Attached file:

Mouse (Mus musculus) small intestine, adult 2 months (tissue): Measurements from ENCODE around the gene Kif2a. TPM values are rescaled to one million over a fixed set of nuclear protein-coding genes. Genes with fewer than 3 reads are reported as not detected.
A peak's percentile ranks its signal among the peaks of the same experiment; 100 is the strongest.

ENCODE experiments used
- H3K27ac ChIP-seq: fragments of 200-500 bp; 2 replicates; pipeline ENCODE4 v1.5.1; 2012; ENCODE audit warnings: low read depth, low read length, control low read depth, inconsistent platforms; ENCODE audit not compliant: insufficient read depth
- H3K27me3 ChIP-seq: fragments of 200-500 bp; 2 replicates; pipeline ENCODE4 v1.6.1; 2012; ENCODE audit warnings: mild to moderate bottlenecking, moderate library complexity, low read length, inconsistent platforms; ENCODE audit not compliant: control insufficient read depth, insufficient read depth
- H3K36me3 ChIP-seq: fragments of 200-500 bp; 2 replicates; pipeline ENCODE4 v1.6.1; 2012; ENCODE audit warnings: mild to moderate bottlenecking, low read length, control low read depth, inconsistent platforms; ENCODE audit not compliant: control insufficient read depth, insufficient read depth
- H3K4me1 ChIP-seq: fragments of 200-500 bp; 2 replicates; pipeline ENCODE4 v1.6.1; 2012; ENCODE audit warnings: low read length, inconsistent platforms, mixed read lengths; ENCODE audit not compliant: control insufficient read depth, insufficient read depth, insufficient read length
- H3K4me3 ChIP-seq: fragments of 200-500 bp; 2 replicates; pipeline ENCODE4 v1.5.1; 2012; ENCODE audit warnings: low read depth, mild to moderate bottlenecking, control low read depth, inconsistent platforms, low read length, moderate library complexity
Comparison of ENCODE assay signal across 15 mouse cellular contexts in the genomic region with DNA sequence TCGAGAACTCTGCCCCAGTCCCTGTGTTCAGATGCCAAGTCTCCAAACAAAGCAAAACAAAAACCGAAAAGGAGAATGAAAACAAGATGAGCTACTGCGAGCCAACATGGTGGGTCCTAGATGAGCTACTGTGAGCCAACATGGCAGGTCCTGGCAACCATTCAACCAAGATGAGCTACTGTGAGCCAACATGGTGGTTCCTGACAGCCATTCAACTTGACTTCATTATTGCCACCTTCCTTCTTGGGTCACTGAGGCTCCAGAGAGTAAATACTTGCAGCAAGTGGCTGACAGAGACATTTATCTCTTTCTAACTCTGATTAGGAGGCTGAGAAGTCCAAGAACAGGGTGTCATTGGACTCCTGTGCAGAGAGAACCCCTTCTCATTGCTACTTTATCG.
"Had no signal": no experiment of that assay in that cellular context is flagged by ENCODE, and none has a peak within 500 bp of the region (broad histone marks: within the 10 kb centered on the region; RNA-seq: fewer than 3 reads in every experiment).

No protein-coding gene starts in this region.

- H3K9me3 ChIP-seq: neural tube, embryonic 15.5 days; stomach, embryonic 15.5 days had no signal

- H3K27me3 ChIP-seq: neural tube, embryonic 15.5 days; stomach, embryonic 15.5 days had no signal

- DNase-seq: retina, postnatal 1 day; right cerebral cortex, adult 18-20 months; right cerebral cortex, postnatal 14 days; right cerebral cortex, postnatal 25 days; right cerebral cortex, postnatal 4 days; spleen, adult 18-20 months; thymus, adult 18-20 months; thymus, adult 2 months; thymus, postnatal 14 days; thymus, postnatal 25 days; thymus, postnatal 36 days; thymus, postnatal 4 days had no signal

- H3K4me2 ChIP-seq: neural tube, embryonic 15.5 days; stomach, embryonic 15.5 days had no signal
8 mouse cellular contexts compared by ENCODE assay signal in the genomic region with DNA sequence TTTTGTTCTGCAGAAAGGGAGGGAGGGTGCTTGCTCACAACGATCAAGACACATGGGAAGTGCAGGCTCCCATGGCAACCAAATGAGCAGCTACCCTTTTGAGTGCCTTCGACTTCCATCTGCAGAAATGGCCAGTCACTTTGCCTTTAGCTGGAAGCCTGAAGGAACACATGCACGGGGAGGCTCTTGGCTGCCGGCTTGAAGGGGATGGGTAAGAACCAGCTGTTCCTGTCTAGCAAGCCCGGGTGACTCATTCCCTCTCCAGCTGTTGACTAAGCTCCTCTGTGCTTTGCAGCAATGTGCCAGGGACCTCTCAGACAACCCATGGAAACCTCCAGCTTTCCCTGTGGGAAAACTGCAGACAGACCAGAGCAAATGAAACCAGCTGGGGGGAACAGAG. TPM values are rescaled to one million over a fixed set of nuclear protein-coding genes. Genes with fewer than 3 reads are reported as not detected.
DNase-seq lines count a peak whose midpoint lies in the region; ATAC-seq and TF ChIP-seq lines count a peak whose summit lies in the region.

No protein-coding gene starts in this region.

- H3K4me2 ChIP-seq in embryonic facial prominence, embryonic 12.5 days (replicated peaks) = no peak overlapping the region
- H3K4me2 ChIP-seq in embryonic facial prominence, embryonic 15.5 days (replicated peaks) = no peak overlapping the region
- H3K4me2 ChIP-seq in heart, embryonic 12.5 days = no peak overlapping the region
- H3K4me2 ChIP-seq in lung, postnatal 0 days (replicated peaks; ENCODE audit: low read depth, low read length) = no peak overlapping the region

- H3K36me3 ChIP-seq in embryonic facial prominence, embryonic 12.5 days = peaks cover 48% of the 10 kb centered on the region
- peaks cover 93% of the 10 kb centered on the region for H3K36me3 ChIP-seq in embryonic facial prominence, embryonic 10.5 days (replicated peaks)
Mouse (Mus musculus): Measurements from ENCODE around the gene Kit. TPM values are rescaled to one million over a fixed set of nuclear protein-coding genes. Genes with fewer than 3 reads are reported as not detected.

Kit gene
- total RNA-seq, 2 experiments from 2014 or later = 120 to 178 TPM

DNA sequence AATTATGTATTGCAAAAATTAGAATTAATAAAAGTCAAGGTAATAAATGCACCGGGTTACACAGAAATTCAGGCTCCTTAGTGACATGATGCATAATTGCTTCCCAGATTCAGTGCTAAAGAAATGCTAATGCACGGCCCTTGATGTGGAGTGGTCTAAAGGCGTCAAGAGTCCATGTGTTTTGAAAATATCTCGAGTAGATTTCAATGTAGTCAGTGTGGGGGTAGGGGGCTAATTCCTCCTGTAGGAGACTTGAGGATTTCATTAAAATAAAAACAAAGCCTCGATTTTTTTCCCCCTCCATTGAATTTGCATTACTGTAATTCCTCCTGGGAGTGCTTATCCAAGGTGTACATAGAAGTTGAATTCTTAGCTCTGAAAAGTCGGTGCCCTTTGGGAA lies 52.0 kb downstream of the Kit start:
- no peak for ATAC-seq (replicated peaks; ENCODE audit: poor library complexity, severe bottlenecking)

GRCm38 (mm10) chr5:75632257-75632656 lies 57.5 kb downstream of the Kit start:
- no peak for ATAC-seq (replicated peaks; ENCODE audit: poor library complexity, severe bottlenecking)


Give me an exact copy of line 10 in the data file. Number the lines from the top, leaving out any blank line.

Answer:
"Had no signal": no experiment of that assay in that cellular context is flagged by ENCODE, and none has a peak within 500 bp of the region (broad histone marks: within the 10 kb centered on the region; RNA-seq: fewer than 3 reads in every experiment).